KSHSAA cancels spring sports season in shocking move


Audrey Caudle

The baseball team returns to the dugout after celebrating a home run against Olathe North. It was announced on March 18 that there would be no fireworks this year, however, as all spring sports have been canceled in their entirety.

Alex Burbidge, Assistant Editor-In-Chief

Less than 24 hours after it was announced by Kansas governor Laura Kelly that school buildings in Kansas will be closed for the remainder of the school year, the Kansas State High School Activities Association (KSHSAA) announced that all spring sport seasons will be canceled in an attempt to minimize the transmission for the COVID-19 disease. This includes baseball, softball, track and field, girls soccer, girls swimming and diving, and boys golf.

With this announcement, high school athletics have become the final domino to fall after all the major North American professional sports leagues canceled or suspended their seasons. College sports followed, as the National Collegiate Athletics Association (NCAA) canceled all of their spring sports as well. The resulting scene in the sports world is barren, with a sense of complete inactivity that has never been seen before.

The decision came after KSHSAA had already suspended sports activities, including practices and games alike, through March 22 and also after the Olathe School District announced that all buildings would remain closed until April 6. All of the schools in the district were undergoing a deep clean while the status of the sports seasons was increasingly put in jeopardy.

Many students were looking forward to this season, including sophomore Ethan Guerra, who was slated to start his first year at the varsity level for the baseball team as the starting second baseman. “It’s frustrating that the season was canceled,” Guerra said. “Any time baseball is canceled it’s a missed opportunity to play, varsity or not.”

Senior Jake English, a three-year varsity starting catcher for the baseball team, was also very disappointed in how the season ended before it began. He said, “I’m pretty sad that it had to end the way it did and that I didn’t get to play one more year with some of my best friends.”

There was also a sentiment among some that the season was canceled prematurely and that it should have been reevaluated at a later date, perhaps at either the March 22 expiration date for the previous suspension or when school was supposed to be back in session on April 6. “It was a decision that KSHSAA felt necessary to make to stop the spread of the virus, but I felt it was a little early to make that decision,” Guerra said. English felt that they are “doing their best to keep everyone safe and healthy,” and respects the difficult decision that was made.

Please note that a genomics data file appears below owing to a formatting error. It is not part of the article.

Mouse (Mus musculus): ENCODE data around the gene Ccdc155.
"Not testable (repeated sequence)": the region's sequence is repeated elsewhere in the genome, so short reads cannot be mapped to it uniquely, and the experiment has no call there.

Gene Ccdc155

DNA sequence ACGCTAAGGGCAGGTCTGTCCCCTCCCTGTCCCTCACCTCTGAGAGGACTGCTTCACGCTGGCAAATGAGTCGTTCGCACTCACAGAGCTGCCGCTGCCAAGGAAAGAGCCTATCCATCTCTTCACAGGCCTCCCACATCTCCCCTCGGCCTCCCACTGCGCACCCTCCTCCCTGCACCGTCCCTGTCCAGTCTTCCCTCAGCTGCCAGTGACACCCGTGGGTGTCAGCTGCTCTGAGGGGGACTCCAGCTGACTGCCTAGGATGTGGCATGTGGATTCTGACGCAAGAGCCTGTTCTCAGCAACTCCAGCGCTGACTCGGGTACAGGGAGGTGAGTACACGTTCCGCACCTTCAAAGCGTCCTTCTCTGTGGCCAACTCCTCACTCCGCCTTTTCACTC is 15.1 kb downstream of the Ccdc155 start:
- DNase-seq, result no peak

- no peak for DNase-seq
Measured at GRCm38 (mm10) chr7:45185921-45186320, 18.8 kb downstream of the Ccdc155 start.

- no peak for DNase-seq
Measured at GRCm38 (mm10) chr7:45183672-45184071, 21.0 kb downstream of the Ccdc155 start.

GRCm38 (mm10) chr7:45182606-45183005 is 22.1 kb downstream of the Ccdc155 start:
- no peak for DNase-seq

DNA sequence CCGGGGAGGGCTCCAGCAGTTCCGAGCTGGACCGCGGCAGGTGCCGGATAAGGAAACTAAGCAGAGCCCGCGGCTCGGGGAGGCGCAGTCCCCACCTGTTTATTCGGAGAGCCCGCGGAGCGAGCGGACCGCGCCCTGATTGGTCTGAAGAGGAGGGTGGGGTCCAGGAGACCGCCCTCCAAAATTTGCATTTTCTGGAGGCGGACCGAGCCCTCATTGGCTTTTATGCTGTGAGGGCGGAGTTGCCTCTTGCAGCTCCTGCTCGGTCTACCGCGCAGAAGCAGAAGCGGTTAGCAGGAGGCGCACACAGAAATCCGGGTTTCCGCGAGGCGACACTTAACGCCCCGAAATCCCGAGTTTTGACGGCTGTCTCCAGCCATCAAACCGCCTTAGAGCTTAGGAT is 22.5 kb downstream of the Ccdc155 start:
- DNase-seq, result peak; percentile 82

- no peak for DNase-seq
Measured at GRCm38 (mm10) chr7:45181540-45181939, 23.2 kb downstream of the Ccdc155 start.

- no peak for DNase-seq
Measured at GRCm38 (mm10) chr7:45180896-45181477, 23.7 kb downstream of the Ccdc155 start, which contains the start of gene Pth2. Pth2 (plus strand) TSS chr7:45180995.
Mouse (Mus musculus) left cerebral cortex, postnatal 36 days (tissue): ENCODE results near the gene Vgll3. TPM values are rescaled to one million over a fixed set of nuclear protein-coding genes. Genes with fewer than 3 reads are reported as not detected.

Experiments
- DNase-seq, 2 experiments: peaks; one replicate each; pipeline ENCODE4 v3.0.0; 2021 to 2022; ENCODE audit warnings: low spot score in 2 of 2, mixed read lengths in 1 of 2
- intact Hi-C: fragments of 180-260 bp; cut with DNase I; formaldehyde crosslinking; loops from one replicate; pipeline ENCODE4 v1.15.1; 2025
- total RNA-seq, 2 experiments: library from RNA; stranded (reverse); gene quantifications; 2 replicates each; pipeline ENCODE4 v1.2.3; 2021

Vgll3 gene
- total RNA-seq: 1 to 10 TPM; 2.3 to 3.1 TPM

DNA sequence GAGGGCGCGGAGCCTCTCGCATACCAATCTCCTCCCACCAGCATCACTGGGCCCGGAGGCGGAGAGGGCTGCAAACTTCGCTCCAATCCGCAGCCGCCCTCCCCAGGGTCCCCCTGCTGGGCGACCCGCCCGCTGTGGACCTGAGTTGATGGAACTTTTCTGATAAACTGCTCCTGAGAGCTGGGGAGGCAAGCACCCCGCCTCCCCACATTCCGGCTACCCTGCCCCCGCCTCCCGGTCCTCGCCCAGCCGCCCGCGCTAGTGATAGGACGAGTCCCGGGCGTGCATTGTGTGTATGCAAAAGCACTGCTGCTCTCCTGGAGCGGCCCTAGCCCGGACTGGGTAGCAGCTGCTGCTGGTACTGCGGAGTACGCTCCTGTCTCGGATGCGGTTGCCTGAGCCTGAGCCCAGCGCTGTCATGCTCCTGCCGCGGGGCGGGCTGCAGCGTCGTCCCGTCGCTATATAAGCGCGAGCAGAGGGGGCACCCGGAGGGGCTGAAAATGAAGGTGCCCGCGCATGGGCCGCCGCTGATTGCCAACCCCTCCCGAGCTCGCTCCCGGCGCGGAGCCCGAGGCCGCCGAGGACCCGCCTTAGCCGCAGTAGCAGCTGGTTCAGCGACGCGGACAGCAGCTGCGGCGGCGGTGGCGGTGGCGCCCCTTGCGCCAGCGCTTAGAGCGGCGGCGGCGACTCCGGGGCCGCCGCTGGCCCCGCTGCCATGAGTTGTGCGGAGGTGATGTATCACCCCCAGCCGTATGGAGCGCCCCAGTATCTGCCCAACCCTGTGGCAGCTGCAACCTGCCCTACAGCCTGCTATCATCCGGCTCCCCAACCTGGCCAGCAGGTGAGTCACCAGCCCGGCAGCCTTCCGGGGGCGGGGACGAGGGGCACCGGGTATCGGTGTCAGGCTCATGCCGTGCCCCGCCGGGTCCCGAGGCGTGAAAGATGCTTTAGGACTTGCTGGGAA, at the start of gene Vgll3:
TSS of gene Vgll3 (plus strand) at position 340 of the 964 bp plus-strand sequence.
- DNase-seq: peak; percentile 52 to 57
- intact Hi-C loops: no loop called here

KSHSAA issued a press release to address the uncertainty of the upcoming season, saying, “As a commitment to the health of Kansas students and communities, the best decision and only reasonable response is to cancel the regular season and post-season spring activity.” The organization also went on to say that it discourages participation in non-school activities while the threat of contracting the novel coronavirus exists.

This also brings an unceremonious close to the high school careers of the seniors that would have been playing. English felt frustrated for him and his senior teammates, which included Maverick Hanna, Jackson Jaekley, and Gavin Rein. “I’m really upset that I won’t get to finish,” English said. “I felt that I had much more to prove and that this year was going to be a great one.”

Despite the frustrations of all the recent events, English, who is committed to continue his baseball career at the University of Kansas, also reflected on his experience during his high school career. “The three years I got to play were amazing and some of the best times I had playing the game,” he said.

The cancellation of the season and of face-to-face schooling as a whole is the latest shock in a still-developing crisis that simply cannot be adequately expressed in words. In less than a calendar month, the entire world has come to a screeching halt, with no facet of life untouched, including sports or schooling. “We are in an unprecedented time,” superintendent John Allison said in a statement. “It requires all of us to work together in support of our community.”